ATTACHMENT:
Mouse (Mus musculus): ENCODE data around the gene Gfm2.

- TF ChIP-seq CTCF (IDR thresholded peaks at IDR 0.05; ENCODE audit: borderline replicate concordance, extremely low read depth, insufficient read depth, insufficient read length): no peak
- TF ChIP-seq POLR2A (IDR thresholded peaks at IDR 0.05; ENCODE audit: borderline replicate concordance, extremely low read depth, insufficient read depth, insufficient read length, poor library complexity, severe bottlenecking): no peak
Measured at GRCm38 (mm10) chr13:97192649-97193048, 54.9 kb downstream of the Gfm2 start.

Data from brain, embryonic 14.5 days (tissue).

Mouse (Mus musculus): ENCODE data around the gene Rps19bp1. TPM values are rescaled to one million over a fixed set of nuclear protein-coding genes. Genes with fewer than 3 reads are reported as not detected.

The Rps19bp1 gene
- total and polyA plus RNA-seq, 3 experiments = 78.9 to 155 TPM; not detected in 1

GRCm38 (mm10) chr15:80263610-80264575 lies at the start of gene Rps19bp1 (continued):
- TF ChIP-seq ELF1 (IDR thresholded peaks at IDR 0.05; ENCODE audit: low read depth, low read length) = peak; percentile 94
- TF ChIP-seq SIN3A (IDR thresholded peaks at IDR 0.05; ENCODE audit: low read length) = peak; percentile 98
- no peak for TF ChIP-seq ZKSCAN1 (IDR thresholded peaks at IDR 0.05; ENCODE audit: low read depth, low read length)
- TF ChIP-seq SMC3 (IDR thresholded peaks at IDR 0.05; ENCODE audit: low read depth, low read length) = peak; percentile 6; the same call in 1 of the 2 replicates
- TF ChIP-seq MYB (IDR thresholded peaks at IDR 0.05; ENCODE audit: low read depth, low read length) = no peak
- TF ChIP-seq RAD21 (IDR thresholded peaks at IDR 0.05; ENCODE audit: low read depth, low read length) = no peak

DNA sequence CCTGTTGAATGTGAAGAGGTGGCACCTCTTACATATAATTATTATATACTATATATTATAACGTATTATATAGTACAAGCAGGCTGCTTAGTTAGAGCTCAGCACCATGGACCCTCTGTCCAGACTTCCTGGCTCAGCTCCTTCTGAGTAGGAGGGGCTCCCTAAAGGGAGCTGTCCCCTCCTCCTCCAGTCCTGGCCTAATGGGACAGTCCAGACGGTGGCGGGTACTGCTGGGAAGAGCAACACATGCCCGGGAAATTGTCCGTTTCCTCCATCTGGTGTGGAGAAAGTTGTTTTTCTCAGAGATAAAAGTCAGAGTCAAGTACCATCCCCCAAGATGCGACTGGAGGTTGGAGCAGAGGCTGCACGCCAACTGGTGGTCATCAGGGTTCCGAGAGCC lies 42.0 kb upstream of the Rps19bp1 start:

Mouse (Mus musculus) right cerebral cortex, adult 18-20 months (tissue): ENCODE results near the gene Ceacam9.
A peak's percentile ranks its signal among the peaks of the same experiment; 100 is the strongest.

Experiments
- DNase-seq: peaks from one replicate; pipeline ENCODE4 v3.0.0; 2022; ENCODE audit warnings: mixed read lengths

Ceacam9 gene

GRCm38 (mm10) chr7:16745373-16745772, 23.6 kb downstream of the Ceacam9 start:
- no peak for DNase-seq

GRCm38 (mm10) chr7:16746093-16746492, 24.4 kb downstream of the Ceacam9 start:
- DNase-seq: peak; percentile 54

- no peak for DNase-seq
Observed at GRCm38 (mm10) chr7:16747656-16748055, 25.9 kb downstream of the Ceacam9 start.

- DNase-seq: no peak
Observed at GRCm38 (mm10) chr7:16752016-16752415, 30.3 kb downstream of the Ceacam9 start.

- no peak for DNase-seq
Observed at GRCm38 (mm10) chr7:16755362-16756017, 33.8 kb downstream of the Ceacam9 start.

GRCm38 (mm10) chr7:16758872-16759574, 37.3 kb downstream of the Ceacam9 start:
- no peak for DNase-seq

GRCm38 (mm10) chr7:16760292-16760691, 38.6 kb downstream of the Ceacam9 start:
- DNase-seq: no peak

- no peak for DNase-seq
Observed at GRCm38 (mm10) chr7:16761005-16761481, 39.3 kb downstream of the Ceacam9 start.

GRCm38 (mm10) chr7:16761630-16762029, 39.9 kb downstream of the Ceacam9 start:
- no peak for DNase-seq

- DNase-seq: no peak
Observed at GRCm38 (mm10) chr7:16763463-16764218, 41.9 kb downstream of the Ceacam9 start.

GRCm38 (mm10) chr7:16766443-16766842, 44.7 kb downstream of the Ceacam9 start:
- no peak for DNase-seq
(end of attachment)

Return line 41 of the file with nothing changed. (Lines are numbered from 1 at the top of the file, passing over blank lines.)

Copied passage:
Observed at GRCm38 (mm10) chr7:16763463-16764218, 41.9 kb downstream of the Ceacam9 start.